Wednesday, November 8, 2017

Setting up Your Web App with Flask

With Python Flask, you can easily setup a web application that is interactive. In this tutorial, we will build a simple deep neural network server that will classify the given image into one of the 1000 categories. When done, your app will look like

Let's create a folder where all your web app files will reside.
$ mkdir ~/web_app
$ cd ~/web_app

Install Flas, Keras and OpenCV modules
$ pip install flask keras opencv-python

Next, create two more folders as below
$ mkdir templates uploads

Create and copy the code below:

Create templates/index.html file and copy the code below:

Create templates/predict.html file and copy the code below:

That's it! Your web app will classify a given image---either uploaded directly from the client or using the web url---using ResNet50 pre-trained network.

To run the server, run
$ python

While the server is running, you can browse to http://SERVER_IP:8888 to view the web app, where of course SERVER_IP must be replaced with the server's actual IP address.

Wednesday, November 1, 2017

Running Keras Deep Neural Network Inference Web Server using WebDNN

Web app is a great tool for simple demo across any platforms. I find it very useful because I can easily show my trained model's output to anyone like a breeze. The catch, however, would be setting up the server, but once the server is up and running, it cannot be any better to boast in your resume and show off to your boss with your trained model.

Here is a tutorial for setting up a simple neural network inference server using WebDNN library. Although its Github page and official documentations are very clear, I still had to spend some time to get it to work. In addition, the official documentation instructs users to compile and install emscripten from source, which will consume quite some time; I will show you how to get around this with install pre-compiled version.

First, one needs to clone WebDNN repository from Github:
$ git clone && cd webdnn

Note that WebDNN only supports Python3.6+, so you need to install this unless you already have it on the system. To check the your Python3 version, run
$ python3 --version

Make sure that it is 3.6+. There are plenty of resources that you can search on Google on how to install Python 3.6+. For instance, on Mac OS X, using homebrew is probably the easiest way:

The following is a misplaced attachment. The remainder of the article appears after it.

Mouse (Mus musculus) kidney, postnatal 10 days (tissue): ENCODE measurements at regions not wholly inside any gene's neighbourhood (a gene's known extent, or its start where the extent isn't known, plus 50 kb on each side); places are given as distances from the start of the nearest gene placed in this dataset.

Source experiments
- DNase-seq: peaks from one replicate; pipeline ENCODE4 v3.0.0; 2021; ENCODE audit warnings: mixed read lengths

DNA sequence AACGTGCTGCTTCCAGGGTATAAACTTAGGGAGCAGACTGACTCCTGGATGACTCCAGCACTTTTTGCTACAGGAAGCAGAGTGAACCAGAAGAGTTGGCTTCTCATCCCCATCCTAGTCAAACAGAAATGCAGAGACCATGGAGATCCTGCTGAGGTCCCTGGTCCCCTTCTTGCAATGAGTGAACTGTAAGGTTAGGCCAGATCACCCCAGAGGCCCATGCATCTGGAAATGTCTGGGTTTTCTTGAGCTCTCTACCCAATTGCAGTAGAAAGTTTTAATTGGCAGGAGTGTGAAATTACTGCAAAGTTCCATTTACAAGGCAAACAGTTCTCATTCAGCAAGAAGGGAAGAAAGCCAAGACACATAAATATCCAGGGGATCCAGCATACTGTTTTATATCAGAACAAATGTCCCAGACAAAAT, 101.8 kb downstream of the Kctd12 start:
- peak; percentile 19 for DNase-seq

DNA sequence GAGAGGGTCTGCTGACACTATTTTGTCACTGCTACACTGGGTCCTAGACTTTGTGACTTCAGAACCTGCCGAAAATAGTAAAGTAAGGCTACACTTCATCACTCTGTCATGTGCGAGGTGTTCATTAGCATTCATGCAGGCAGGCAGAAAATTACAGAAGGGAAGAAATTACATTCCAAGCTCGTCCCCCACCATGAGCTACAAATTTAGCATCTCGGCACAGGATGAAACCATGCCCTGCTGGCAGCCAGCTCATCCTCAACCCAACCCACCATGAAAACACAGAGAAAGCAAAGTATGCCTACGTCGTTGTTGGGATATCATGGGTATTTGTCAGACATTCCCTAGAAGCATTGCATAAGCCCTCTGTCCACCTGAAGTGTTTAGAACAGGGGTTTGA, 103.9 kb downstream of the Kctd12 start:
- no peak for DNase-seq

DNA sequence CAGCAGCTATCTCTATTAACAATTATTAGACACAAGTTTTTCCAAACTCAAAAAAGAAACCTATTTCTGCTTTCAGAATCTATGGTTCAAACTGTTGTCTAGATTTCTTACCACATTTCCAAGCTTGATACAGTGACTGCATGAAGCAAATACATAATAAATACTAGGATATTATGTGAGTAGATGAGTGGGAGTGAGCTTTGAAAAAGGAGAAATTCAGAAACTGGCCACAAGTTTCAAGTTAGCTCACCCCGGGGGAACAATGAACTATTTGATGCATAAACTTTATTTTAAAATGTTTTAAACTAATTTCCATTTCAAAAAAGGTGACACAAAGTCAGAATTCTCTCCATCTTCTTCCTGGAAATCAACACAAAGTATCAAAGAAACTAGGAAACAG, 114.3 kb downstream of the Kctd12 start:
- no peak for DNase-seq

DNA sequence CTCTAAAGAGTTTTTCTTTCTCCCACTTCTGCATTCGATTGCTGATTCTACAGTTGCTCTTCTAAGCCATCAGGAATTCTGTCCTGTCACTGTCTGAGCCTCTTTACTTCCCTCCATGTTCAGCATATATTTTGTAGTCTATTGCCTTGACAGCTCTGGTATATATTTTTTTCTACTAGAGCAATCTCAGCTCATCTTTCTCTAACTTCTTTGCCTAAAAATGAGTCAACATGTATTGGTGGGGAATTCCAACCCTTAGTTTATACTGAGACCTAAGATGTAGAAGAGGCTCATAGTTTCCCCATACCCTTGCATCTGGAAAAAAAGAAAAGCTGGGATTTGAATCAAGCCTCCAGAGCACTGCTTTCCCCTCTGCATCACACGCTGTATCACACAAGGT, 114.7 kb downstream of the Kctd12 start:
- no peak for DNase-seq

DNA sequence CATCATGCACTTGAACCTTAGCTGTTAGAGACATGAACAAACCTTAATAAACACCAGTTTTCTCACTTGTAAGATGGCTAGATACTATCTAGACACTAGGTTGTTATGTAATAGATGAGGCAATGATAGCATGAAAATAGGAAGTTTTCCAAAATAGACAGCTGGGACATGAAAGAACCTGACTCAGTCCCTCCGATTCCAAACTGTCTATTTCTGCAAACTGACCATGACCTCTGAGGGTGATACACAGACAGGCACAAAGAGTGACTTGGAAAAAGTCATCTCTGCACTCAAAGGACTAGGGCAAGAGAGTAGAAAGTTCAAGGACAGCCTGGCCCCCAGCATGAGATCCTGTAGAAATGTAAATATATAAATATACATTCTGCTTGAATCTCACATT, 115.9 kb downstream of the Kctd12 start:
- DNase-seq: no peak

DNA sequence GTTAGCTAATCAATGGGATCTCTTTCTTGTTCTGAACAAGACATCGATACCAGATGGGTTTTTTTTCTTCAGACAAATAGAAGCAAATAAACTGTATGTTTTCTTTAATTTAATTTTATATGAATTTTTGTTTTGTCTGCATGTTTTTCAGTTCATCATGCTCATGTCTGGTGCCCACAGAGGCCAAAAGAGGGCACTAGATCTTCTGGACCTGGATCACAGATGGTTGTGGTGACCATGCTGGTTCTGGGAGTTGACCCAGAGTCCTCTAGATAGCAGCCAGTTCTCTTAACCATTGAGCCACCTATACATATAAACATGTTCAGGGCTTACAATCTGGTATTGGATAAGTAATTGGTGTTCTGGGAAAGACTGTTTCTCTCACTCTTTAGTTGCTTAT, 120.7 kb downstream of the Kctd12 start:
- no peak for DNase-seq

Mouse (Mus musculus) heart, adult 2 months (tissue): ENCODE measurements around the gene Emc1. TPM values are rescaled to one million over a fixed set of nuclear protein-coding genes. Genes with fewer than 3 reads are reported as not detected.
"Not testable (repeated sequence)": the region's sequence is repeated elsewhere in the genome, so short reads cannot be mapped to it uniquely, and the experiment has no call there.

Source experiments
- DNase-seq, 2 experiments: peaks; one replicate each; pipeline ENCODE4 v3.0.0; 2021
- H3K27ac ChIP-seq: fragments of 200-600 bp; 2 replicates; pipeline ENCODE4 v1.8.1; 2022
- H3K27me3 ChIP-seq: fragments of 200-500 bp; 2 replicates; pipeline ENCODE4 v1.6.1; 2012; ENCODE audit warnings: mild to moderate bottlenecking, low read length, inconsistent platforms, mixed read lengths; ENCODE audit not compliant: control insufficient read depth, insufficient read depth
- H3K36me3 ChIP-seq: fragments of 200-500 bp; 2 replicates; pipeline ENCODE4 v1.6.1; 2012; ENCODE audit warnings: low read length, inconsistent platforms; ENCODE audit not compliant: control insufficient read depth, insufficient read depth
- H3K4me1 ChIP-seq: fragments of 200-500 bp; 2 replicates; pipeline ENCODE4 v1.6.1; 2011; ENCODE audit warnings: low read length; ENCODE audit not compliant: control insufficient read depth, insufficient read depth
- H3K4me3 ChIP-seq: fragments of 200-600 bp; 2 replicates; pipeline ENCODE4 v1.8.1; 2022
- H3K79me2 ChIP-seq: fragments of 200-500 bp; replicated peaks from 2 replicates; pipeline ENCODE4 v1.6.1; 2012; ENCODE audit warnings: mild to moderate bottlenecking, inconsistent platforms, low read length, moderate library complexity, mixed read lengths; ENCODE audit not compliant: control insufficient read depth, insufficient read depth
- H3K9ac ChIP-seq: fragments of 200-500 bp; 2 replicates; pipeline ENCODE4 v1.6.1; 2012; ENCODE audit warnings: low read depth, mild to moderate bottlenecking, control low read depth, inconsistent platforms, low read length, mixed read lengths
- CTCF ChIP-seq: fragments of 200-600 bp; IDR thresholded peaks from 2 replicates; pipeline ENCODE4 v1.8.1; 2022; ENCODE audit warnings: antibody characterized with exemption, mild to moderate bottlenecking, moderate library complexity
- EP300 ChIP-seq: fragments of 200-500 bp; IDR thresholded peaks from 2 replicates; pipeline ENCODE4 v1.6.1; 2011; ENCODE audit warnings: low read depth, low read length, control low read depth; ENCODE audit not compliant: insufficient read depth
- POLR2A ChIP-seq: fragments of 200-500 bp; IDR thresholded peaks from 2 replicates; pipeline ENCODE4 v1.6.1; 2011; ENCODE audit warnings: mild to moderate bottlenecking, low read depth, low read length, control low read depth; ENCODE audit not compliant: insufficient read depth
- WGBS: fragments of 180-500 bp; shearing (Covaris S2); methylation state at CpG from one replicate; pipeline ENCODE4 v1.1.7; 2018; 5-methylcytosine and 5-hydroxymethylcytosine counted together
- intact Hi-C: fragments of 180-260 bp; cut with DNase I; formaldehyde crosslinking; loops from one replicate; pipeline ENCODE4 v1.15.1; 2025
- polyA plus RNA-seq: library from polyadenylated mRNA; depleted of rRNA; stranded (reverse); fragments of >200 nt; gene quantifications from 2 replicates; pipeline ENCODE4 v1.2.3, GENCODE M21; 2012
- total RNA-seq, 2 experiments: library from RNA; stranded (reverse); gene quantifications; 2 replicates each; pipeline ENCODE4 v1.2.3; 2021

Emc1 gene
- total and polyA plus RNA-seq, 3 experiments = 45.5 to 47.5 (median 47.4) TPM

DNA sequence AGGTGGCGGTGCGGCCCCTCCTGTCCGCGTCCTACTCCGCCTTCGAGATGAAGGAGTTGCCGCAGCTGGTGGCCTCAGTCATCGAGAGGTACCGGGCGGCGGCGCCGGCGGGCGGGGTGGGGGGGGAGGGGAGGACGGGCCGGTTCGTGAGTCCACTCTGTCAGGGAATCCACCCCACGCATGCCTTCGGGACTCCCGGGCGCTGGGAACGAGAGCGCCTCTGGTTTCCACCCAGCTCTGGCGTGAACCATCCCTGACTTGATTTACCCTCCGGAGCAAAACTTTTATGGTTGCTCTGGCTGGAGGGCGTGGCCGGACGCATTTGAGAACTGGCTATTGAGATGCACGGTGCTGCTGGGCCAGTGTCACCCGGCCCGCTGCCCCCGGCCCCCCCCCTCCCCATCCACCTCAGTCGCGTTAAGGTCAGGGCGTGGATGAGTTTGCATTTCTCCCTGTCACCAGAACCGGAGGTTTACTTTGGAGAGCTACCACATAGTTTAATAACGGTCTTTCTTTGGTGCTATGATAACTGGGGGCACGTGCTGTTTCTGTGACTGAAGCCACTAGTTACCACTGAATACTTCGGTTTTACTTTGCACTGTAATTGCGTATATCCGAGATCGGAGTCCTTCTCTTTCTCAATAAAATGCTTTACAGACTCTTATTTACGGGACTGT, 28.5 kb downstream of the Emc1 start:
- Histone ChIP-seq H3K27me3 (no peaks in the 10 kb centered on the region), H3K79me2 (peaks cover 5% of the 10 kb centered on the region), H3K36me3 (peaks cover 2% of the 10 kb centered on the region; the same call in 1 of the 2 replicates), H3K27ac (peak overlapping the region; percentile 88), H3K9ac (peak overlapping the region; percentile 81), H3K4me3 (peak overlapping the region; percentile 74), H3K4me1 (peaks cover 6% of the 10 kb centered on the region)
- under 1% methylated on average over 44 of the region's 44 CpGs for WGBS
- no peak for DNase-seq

$ brew install python3

Once you have Python 3.6+, it is a good idea to create virtual environment for what you will need to do.
$ virtualenv -p `which python3` python3

Now, activate the environment and install necessary packages
$ source python3/bin/activate
$ pip install tensorflow-gpu keras h5py

The Python environment is now complete. You now need to setup emscripten environment.
$ git clone && cd emsdk
$ ./emsdk install latest
$ ./emsdk activate latest
$ source ./

Now, we need to install eigen library.
$ wget
$ tar jxf 3.3.3.tar.bz2
$ export CPLUS_INCLUDE_PATH=$PWD/eigen-eigen-67e894c6cd8f
$ cd ..

Finally, we are ready. Let's first create pre-trained ResNet Keras model that we will use. Run Python and run the following lines
$ python
>>> from keras.applications import resnet50
>>> model = resnet50.ResNet50(include_top=True, weights='imagenet')

Exit Python and run the following
$ python ./bin/ resnet50.h5 --input_shape '(1,224,224,3)' --out output

After some time, it will generates files in output directory. To run the server, we first need to modify the example/resnet/script.js file. We must make sure to point to the correct directory by changing the weight path. For the version I have, I modified line 39 to point to output directory.
let runner = await WebDNN.load(`/output`, {backendOrder: backend_name});

Finally, we are ready to run the server. To start the server, run the following in webdnn directory
$ python -m http.server

On your web browser, go to address localhost:8000/example/resnet/index.html

You should be able to test ResNet50 model!